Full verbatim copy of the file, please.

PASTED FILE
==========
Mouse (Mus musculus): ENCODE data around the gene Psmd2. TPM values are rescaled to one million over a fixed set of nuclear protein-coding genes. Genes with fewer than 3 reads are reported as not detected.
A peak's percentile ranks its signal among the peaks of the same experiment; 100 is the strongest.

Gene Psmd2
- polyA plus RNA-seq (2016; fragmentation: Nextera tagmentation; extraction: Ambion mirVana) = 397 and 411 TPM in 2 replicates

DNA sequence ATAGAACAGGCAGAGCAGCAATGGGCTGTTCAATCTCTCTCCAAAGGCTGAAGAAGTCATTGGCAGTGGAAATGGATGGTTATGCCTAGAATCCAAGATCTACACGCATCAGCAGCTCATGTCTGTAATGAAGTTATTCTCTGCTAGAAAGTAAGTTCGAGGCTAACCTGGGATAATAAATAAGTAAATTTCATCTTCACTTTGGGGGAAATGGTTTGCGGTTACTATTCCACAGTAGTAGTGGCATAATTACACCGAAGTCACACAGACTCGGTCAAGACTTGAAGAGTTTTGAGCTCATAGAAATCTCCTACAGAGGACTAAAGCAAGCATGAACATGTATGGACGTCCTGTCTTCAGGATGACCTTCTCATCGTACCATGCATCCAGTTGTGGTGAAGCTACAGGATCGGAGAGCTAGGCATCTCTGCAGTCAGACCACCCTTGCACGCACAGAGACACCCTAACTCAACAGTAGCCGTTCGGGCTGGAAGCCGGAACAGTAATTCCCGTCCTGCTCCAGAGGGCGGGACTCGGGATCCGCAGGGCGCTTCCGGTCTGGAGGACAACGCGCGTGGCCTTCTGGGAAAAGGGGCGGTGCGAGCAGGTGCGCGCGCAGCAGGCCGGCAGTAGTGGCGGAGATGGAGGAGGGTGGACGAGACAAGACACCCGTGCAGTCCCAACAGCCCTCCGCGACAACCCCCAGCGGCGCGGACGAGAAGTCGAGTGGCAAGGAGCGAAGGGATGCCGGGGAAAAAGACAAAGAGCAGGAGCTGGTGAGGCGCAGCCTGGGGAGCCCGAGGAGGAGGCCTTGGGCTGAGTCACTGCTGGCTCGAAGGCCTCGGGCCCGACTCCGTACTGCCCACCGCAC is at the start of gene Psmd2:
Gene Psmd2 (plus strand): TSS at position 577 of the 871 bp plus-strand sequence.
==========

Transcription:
Mouse (Mus musculus): ENCODE data around the gene Psmd2. TPM values are rescaled to one million over a fixed set of nuclear protein-coding genes. Genes with fewer than 3 reads are reported as not detected.
A peak's percentile ranks its signal among the peaks of the same experiment; 100 is the strongest.

Gene Psmd2
- polyA plus RNA-seq (2016; fragmentation: Nextera tagmentation; extraction: Ambion mirVana) = 397 and 411 TPM in 2 replicates

DNA sequence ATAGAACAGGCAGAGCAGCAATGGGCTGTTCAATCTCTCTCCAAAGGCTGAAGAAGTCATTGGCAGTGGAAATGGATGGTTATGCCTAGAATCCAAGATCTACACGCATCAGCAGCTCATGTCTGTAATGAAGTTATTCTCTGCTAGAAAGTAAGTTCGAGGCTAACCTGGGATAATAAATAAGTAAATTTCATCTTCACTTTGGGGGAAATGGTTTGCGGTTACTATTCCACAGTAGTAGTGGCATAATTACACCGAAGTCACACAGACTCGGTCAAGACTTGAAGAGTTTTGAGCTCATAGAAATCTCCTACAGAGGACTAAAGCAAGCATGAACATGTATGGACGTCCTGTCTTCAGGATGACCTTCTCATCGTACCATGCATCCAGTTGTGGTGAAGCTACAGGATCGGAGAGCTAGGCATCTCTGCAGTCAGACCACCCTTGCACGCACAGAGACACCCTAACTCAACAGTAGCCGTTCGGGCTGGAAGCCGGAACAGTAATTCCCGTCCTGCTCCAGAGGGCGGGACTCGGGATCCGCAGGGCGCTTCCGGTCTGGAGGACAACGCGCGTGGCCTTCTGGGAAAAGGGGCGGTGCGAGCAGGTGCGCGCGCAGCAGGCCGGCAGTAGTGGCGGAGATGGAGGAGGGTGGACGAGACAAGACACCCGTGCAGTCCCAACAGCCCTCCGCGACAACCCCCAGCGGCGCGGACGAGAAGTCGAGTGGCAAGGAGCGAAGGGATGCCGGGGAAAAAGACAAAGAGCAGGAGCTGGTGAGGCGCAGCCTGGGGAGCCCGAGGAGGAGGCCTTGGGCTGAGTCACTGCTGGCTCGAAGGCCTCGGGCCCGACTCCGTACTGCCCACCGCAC is at the start of gene Psmd2:
Gene Psmd2 (plus strand): TSS at position 577 of the 871 bp plus-strand sequence.